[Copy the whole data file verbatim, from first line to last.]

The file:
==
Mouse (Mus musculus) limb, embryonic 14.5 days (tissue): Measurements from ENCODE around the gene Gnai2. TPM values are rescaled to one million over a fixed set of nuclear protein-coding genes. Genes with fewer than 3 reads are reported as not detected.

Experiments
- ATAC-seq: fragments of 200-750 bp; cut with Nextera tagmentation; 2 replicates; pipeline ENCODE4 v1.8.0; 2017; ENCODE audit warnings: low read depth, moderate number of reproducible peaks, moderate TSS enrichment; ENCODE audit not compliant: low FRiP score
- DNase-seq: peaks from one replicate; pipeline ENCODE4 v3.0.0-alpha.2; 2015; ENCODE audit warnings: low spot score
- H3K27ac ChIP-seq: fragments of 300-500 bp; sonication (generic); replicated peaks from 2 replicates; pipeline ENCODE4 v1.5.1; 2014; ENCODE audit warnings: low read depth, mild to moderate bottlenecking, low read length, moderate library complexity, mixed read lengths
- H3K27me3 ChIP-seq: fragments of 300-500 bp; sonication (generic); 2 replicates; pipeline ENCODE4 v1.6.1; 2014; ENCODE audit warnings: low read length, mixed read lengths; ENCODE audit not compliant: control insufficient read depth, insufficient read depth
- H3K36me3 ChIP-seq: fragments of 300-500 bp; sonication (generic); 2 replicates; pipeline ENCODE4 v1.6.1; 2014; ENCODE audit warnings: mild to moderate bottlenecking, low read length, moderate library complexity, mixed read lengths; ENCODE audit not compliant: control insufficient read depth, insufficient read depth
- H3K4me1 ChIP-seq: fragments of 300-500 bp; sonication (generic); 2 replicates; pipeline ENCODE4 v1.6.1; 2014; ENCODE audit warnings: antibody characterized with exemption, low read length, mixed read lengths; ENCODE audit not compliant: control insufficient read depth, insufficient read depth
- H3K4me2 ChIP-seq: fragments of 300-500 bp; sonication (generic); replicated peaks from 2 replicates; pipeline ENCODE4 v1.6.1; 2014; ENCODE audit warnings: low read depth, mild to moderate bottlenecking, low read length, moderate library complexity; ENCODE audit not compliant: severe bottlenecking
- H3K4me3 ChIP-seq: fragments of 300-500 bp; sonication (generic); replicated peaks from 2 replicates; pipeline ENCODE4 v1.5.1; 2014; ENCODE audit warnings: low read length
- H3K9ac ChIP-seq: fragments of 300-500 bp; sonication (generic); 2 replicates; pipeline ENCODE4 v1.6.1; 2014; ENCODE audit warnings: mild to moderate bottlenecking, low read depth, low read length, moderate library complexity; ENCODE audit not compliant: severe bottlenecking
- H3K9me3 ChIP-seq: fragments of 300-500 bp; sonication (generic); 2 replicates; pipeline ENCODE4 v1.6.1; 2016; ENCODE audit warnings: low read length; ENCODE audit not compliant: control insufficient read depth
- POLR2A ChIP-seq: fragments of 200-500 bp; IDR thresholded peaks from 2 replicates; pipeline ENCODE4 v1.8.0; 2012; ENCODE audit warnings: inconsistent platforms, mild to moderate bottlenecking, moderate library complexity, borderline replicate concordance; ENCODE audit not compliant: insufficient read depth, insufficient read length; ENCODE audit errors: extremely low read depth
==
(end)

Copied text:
Mouse (Mus musculus) limb, embryonic 14.5 days (tissue): Measurements from ENCODE around the gene Gnai2. TPM values are rescaled to one million over a fixed set of nuclear protein-coding genes. Genes with fewer than 3 reads are reported as not detected.

Experiments
- ATAC-seq: fragments of 200-750 bp; cut with Nextera tagmentation; 2 replicates; pipeline ENCODE4 v1.8.0; 2017; ENCODE audit warnings: low read depth, moderate number of reproducible peaks, moderate TSS enrichment; ENCODE audit not compliant: low FRiP score
- DNase-seq: peaks from one replicate; pipeline ENCODE4 v3.0.0-alpha.2; 2015; ENCODE audit warnings: low spot score
- H3K27ac ChIP-seq: fragments of 300-500 bp; sonication (generic); replicated peaks from 2 replicates; pipeline ENCODE4 v1.5.1; 2014; ENCODE audit warnings: low read depth, mild to moderate bottlenecking, low read length, moderate library complexity, mixed read lengths
- H3K27me3 ChIP-seq: fragments of 300-500 bp; sonication (generic); 2 replicates; pipeline ENCODE4 v1.6.1; 2014; ENCODE audit warnings: low read length, mixed read lengths; ENCODE audit not compliant: control insufficient read depth, insufficient read depth
- H3K36me3 ChIP-seq: fragments of 300-500 bp; sonication (generic); 2 replicates; pipeline ENCODE4 v1.6.1; 2014; ENCODE audit warnings: mild to moderate bottlenecking, low read length, moderate library complexity, mixed read lengths; ENCODE audit not compliant: control insufficient read depth, insufficient read depth
- H3K4me1 ChIP-seq: fragments of 300-500 bp; sonication (generic); 2 replicates; pipeline ENCODE4 v1.6.1; 2014; ENCODE audit warnings: antibody characterized with exemption, low read length, mixed read lengths; ENCODE audit not compliant: control insufficient read depth, insufficient read depth
- H3K4me2 ChIP-seq: fragments of 300-500 bp; sonication (generic); replicated peaks from 2 replicates; pipeline ENCODE4 v1.6.1; 2014; ENCODE audit warnings: low read depth, mild to moderate bottlenecking, low read length, moderate library complexity; ENCODE audit not compliant: severe bottlenecking
- H3K4me3 ChIP-seq: fragments of 300-500 bp; sonication (generic); replicated peaks from 2 replicates; pipeline ENCODE4 v1.5.1; 2014; ENCODE audit warnings: low read length
- H3K9ac ChIP-seq: fragments of 300-500 bp; sonication (generic); 2 replicates; pipeline ENCODE4 v1.6.1; 2014; ENCODE audit warnings: mild to moderate bottlenecking, low read depth, low read length, moderate library complexity; ENCODE audit not compliant: severe bottlenecking
- H3K9me3 ChIP-seq: fragments of 300-500 bp; sonication (generic); 2 replicates; pipeline ENCODE4 v1.6.1; 2016; ENCODE audit warnings: low read length; ENCODE audit not compliant: control insufficient read depth
- POLR2A ChIP-seq: fragments of 200-500 bp; IDR thresholded peaks from 2 replicates; pipeline ENCODE4 v1.8.0; 2012; ENCODE audit warnings: inconsistent platforms, mild to moderate bottlenecking, moderate library complexity, borderline replicate concordance; ENCODE audit not compliant: insufficient read depth, insufficient read length; ENCODE audit errors: extremely low read depth